N.C. Rep. John Fraley administers the oath to MGSD Board of Education members Roger Hyatt, Debbie Marsh and Kerry Pennell during Tuesday’s board meeting.


N.C. Representative John Fraley administered the oath of office to recently re-elected Mooresville Graded School District Board of Education members Roger Hyatt, Debbie Marsh and  Kerry Pennell during Tuesday’s board meeting. The board again selected Hyatt as chairman and Greg Whitfield as vice chairman for this coming year.

The board then got down to business, hearing several presentations and recognizing many students and staff members for their accomplishments.


Board members heard a presentation from Instructional Specialist Jemma Conley about a proposed Dual Immersion Program, which drew several concerns from board members.

After visiting several school districts and consulting with Participate Learning (https://www.participatelearning.com), which assists with such programs across the state, the district staff favors a 50-50 dual immersion with an A/B day format, alternating student instruction in English and Spanish.

Students would be taught their lessons in all subjects one day in English and continue their lessons next day in Spanish, with no repeating of lessons.

If approved and parent interest warrants implementation, the program would begin with 40 to 48 kindergartners in two classes at each of the system’s three elementary schools. Dual immersion students would be taught by a native Spanish-speaking teacher paired with a NC-certified English-speaking kindergarten teacher.

Conley said 45 families have already expressed interest in the program, with applications open December 18 through January 18. Conley said the district is reaching out to area daycares, pre-K programs, and the Iredell County Partnership for Young Children to publicize the potential offering.

Participate Learning would recruit the Spanish-speaking teachers for the program and provide professional development and training for all teachers and principals involved. If the board approves and kindergarten registration in February is sufficient to sustain the program, the company can quickly start the hiring process for teachers.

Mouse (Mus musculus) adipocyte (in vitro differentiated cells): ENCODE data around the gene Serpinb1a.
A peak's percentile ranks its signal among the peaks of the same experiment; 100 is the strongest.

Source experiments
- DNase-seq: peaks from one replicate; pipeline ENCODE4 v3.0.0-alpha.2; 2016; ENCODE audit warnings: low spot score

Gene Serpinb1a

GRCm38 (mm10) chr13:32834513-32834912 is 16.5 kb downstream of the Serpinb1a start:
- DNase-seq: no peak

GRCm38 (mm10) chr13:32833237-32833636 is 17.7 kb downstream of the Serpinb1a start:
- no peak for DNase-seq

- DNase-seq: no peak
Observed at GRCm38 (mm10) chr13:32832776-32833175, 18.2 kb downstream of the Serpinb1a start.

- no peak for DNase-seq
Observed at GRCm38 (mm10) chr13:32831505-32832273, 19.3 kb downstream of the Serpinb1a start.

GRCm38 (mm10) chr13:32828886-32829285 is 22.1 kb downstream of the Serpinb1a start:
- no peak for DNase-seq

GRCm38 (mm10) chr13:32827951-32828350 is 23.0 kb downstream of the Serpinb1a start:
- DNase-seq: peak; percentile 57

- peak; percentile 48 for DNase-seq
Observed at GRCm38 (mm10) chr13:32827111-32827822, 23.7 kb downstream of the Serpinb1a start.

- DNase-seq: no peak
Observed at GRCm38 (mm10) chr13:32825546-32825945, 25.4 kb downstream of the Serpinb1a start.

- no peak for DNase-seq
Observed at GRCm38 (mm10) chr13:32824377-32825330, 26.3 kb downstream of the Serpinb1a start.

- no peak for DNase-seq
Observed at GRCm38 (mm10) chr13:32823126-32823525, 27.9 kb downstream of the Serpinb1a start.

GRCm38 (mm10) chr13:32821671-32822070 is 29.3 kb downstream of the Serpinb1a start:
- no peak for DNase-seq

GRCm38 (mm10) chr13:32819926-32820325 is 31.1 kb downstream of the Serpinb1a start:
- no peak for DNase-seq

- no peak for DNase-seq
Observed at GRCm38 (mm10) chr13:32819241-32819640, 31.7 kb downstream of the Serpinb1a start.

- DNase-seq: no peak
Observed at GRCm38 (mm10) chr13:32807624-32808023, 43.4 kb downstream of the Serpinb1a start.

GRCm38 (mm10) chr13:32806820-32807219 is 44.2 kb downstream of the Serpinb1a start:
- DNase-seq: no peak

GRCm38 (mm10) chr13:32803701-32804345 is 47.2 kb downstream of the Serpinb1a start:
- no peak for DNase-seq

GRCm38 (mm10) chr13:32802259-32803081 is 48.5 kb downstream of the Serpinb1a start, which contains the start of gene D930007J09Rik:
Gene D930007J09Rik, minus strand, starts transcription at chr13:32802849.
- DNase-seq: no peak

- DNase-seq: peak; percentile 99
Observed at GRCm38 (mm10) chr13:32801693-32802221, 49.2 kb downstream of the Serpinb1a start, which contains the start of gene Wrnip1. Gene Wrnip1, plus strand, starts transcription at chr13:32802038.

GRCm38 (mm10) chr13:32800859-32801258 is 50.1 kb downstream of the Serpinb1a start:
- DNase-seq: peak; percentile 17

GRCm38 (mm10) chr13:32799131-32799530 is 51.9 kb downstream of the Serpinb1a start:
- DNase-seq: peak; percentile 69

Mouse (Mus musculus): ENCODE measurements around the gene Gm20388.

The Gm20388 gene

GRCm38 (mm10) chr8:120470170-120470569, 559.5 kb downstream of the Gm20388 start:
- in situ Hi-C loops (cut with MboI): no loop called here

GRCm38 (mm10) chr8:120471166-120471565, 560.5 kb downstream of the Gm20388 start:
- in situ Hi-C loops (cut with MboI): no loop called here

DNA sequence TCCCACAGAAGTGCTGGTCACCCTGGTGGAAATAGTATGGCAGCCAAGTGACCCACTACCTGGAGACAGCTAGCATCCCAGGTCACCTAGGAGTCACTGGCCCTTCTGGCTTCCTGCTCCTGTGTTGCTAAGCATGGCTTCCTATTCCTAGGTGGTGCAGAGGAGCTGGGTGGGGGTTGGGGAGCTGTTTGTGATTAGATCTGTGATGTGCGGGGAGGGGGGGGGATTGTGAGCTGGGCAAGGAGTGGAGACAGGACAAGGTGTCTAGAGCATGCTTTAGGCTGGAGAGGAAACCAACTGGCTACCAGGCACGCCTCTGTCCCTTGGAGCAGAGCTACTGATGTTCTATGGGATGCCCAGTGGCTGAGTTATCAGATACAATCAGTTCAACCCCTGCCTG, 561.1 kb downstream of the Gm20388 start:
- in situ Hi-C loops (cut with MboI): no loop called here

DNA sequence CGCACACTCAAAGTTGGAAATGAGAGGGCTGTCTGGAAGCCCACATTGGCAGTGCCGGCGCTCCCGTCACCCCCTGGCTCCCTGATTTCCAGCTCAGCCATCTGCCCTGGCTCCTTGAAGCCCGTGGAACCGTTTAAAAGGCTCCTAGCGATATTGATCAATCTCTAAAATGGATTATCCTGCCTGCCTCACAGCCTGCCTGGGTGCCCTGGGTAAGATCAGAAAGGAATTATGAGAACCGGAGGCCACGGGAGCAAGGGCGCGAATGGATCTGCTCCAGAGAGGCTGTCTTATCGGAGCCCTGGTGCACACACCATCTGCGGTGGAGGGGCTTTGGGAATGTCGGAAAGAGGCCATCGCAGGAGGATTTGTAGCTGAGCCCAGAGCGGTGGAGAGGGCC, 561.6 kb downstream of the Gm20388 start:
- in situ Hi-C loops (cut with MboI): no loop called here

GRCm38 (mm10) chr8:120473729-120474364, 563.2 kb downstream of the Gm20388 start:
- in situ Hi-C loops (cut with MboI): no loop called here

The company also provides frequent informal student progress evaluation measures as well as more formal testing to evaluate students’ progress in both languages.

The system would ask the state for class-size waivers (from 18 to 24 students) to accommodate the program. Up to 33 percent of the system’s kindergarteners could potentially be in the program.

Marsh questioned how students would meet N.C. learning standards in the program. Conley said the students would study the same curriculum, just using two different languages. The MGSD teacher would plan with the Spanish teacher to ensure state learning standards were met and the curriculum completely covered.

Conley said that parents would be informed that their children might not read as quickly as non-immersion program students at first, but students in the program catch up by first grade and usually exceed their counterparts in second grade, according to data collected from other dual immersion programs, which is why parents are being asked to make a three-year commitment to the program.

Marsh then expressed concerns about how lower test scores in the state EVASS system would affect teachers’ evaluations. Conley said that Participate Learning’s Case 21 tests were comparable to state check-ins and that iStation (in English and Spanish) data would also be available.

Superintendent Stephen Mauney also assured Marsh that at a local level, no teacher would be penalized for teaching in the program.

Marsh, who believes kindergarten is already too focused on academics and neglecting important social and emotional development, worried that students in the program would be tested even more. Conley said no additional formal testing would be required.

If a student seems to be falling behind because of a learning disability or other reason, Conley said the 45-minute enrichment period time could be used to provide the student with extra support.

Mauney stressed that this presentation was informational at this stage and that the district was gauging community interest. He invited board members to go with staff on visits to dual immersion schools in January to help answer any questions and concerns.

He noted that this program would provide an important learning opportunity for system students. “We are behind the curve for equipping our students for global success and diversity,” he said.